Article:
Facebook-owned WhatsApp announced yesterday that it had begun rolling out video calling to the more than one billion users it claims across iOS, Android and Windows Phone platforms around the world.
According to TechCrunch, video calls on WhatsApp are end-to-end encrypted just like with FaceTime in order to prevent rogue parties from eavesdropping on your communications.
WhatsApp previously rolled out end-to-end encryption for chats. “We obviously try to be in tune with what our users want,” WhatsApp co-founder Jan Koum told Reuters. “We’re obsessed with making sure that voice and video work well even on low-end phones.”
You can call a person you’re chatting with, provided each party has updated their copy of WhatsApp to the latest version, by tapping a new Call button in the top-right. A prompt goes up, asking if you’d like to place a voice or video call.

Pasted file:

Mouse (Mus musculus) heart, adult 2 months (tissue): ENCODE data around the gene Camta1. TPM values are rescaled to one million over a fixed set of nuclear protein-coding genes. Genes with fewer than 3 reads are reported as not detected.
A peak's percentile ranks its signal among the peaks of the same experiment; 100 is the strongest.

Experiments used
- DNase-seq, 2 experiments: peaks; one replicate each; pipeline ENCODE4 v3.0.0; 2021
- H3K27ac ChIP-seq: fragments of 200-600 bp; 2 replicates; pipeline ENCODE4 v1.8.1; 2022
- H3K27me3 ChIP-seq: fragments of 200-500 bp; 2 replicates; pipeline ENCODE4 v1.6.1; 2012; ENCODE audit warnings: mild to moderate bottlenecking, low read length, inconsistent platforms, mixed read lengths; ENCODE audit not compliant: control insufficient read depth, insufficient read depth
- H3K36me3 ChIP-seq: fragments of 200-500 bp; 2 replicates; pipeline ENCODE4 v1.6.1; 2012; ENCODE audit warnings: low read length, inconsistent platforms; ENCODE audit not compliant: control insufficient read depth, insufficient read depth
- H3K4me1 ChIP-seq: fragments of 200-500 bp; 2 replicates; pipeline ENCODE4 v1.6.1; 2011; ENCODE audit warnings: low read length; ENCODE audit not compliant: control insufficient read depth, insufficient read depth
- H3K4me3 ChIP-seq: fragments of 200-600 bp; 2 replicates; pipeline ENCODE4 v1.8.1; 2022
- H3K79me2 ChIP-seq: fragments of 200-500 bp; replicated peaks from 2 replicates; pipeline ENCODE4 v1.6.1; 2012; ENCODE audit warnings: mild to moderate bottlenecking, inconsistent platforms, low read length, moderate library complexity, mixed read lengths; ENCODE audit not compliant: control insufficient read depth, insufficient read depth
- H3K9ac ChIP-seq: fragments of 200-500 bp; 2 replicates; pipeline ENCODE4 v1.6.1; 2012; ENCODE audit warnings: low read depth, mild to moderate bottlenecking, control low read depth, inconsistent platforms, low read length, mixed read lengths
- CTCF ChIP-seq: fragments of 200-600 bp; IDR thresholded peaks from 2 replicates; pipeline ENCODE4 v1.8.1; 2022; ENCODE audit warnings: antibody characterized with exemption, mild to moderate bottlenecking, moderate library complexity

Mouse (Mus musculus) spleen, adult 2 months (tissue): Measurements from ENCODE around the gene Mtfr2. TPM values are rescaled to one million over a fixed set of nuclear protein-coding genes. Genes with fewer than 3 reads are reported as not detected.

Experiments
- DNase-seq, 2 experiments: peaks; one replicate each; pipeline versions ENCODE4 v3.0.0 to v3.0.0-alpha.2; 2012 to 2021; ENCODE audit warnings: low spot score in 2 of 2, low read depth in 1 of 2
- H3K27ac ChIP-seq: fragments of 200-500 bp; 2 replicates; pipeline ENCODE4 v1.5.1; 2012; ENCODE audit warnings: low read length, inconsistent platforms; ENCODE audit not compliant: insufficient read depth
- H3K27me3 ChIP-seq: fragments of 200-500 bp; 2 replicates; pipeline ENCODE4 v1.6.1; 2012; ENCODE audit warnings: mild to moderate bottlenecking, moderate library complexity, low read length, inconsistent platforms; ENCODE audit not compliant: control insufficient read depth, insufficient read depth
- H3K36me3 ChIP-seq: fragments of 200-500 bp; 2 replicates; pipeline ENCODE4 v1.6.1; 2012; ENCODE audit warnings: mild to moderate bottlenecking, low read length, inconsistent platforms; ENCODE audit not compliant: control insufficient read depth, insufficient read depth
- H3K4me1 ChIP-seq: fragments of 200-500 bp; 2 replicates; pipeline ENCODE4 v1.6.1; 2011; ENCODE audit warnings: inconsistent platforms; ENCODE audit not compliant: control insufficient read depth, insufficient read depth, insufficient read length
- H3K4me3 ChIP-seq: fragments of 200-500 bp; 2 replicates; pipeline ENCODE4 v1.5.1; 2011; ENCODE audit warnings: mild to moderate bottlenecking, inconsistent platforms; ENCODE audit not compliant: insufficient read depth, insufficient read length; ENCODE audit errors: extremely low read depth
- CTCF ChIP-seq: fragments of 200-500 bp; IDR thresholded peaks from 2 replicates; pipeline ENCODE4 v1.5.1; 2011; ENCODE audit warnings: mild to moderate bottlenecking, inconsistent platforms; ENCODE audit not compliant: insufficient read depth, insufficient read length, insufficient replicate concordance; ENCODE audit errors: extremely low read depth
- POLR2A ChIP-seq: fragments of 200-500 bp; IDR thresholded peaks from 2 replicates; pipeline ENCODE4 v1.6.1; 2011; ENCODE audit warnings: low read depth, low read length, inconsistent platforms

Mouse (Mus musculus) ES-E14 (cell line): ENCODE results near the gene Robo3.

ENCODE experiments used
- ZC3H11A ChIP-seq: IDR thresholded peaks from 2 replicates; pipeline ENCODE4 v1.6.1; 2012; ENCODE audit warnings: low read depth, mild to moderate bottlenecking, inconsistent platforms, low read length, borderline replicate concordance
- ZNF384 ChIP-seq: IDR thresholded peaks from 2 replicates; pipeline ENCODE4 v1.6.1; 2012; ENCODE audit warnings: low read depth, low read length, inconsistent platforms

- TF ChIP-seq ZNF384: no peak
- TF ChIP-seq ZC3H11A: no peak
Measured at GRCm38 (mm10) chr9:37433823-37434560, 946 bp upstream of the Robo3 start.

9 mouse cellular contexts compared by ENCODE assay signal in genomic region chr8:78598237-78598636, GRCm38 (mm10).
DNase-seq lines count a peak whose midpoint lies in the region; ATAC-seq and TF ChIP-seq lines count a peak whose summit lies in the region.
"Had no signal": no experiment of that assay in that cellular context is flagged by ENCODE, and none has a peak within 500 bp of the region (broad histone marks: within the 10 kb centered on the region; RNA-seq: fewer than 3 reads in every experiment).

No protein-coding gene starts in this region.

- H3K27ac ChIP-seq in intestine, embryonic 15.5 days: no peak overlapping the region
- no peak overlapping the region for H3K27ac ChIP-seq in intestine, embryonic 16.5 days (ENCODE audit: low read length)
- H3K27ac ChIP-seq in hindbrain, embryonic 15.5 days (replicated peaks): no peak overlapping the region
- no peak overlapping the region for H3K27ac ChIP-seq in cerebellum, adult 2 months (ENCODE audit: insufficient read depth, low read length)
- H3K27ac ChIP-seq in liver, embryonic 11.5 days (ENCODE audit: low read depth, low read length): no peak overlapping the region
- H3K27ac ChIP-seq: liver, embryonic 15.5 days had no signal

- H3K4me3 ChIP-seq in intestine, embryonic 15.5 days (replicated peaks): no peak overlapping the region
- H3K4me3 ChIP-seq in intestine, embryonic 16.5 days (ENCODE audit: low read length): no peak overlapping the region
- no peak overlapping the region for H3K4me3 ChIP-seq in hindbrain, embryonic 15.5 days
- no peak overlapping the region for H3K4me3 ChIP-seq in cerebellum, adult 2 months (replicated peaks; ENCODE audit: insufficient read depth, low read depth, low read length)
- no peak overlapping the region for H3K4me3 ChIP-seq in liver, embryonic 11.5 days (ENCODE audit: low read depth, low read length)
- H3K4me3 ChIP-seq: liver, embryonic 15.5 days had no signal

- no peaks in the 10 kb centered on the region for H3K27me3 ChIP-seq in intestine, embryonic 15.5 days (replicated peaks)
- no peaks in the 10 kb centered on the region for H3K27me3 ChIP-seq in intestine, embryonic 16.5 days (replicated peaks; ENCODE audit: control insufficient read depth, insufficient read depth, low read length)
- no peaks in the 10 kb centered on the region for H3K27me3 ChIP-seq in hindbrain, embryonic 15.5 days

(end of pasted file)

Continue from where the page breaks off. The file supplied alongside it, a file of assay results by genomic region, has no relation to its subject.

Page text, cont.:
The in-call screen provides the controls to switch between phone cameras, mute and hang up the call. Video calls use iOS 10’s CallKit to integrate with Contacts and Phone’s Recents/Favorites. They also appear on the Lock screen like regular cellular phone calls. You can place video calls to WhatsApp contacts via Siri, too.
The thumbnail video shown during the call can be moved around and you can also flick a video call in progress to the side to minimize it while chatting. WhatsApp video calling is supported in 180 countries. Facebook has allowed WhatsApp to use its servers and bandwidth around the world for both voice and video.
Other cross-platform apps that support voice calling include Viber, Facebook Messenger, Skype and Google Duo, to name but a few. Of course, Apple’s FaceTime has supported end-to-end encrypted video calling since its inception, but Apple has failed to fulfill its original promise of open-sourcing FaceTime and making it an industry standard.
WhatsApp is also testing a two-factor authentication system in the latest beta, but it’s unclear when this security-enhancing feature might be ready for prime time. With two-factor authentication, a unique one-time code generated by a dedicated authenticator app is required before a new device can sign in to your account on the service.